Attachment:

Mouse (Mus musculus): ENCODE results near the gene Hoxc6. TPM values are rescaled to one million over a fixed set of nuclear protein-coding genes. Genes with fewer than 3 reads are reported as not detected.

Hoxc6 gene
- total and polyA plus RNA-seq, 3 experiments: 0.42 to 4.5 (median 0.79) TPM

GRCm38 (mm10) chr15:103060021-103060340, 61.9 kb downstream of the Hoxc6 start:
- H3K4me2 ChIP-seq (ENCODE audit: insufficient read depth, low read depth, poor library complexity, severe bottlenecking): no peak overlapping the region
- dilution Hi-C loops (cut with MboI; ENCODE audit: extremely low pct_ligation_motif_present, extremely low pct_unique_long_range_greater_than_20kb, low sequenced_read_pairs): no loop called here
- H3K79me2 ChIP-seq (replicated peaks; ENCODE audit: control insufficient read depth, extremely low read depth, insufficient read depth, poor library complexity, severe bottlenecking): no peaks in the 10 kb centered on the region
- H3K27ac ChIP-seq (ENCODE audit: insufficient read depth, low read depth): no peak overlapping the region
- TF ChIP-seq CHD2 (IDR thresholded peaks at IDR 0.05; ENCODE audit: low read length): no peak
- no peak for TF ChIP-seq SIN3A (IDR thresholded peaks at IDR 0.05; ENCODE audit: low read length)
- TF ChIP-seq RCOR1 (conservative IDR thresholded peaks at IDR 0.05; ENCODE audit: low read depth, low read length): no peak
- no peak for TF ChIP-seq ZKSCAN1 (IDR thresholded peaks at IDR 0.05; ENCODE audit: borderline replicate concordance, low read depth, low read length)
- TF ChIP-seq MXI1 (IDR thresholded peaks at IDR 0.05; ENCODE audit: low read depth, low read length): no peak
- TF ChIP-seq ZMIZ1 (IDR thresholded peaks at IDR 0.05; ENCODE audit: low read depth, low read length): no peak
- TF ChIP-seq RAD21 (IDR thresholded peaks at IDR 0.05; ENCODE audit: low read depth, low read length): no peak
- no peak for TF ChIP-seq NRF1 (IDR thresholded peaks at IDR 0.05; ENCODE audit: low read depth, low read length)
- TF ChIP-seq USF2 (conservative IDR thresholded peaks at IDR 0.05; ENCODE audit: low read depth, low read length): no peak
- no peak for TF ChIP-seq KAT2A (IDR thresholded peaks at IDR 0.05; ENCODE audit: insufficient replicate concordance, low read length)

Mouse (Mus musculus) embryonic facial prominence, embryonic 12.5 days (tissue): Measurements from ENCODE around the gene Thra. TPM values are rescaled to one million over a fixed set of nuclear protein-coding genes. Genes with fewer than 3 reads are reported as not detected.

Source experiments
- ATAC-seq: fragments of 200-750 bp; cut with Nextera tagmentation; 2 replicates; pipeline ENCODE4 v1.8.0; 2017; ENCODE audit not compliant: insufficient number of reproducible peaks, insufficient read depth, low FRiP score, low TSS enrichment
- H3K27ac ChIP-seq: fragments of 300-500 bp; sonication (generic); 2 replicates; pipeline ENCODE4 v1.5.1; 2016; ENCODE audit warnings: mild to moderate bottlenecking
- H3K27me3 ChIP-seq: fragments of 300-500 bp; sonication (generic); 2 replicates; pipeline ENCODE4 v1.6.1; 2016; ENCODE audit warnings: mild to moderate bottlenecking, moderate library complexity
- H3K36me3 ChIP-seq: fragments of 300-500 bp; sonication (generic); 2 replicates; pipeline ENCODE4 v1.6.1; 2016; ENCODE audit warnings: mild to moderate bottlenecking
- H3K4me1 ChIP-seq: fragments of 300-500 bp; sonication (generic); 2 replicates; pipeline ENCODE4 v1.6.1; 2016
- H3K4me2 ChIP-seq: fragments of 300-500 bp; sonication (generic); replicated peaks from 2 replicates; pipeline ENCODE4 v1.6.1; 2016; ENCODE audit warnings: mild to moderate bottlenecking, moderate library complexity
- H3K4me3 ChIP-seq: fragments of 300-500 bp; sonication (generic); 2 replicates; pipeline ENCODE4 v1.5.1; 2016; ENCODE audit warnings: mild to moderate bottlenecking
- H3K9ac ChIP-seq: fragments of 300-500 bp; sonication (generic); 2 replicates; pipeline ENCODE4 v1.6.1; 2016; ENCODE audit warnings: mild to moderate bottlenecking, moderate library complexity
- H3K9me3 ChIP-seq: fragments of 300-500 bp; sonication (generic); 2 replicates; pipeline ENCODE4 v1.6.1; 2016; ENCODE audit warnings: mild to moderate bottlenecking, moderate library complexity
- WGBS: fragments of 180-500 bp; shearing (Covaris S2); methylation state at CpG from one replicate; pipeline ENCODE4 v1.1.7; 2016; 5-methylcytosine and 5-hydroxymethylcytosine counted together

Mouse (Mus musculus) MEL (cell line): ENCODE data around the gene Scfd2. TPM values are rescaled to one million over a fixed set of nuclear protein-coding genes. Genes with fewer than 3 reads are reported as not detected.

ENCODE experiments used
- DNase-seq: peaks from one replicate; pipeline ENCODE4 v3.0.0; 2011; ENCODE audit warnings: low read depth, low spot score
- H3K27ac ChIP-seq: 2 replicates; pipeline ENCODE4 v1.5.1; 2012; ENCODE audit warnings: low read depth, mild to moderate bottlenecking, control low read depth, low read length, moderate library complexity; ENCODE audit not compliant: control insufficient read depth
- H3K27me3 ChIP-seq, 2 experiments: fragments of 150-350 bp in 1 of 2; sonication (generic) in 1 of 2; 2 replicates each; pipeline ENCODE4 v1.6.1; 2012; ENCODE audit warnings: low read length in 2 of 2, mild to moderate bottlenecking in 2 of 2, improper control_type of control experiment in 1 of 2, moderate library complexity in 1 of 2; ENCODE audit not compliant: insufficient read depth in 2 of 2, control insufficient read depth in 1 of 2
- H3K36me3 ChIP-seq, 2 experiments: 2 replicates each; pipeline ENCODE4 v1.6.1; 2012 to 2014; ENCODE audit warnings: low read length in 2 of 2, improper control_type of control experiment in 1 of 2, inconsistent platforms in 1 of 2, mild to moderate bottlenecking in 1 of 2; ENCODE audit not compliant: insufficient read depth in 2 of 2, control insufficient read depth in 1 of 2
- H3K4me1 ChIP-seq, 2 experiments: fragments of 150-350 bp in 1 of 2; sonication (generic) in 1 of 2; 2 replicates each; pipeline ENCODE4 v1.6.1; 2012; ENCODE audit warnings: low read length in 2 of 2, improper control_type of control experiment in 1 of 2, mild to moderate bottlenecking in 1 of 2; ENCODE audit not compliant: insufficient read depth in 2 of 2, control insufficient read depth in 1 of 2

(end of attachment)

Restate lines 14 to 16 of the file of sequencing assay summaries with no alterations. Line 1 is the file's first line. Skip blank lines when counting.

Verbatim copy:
- TF ChIP-seq ZMIZ1 (IDR thresholded peaks at IDR 0.05; ENCODE audit: low read depth, low read length): no peak
- TF ChIP-seq RAD21 (IDR thresholded peaks at IDR 0.05; ENCODE audit: low read depth, low read length): no peak
- no peak for TF ChIP-seq NRF1 (IDR thresholded peaks at IDR 0.05; ENCODE audit: low read depth, low read length)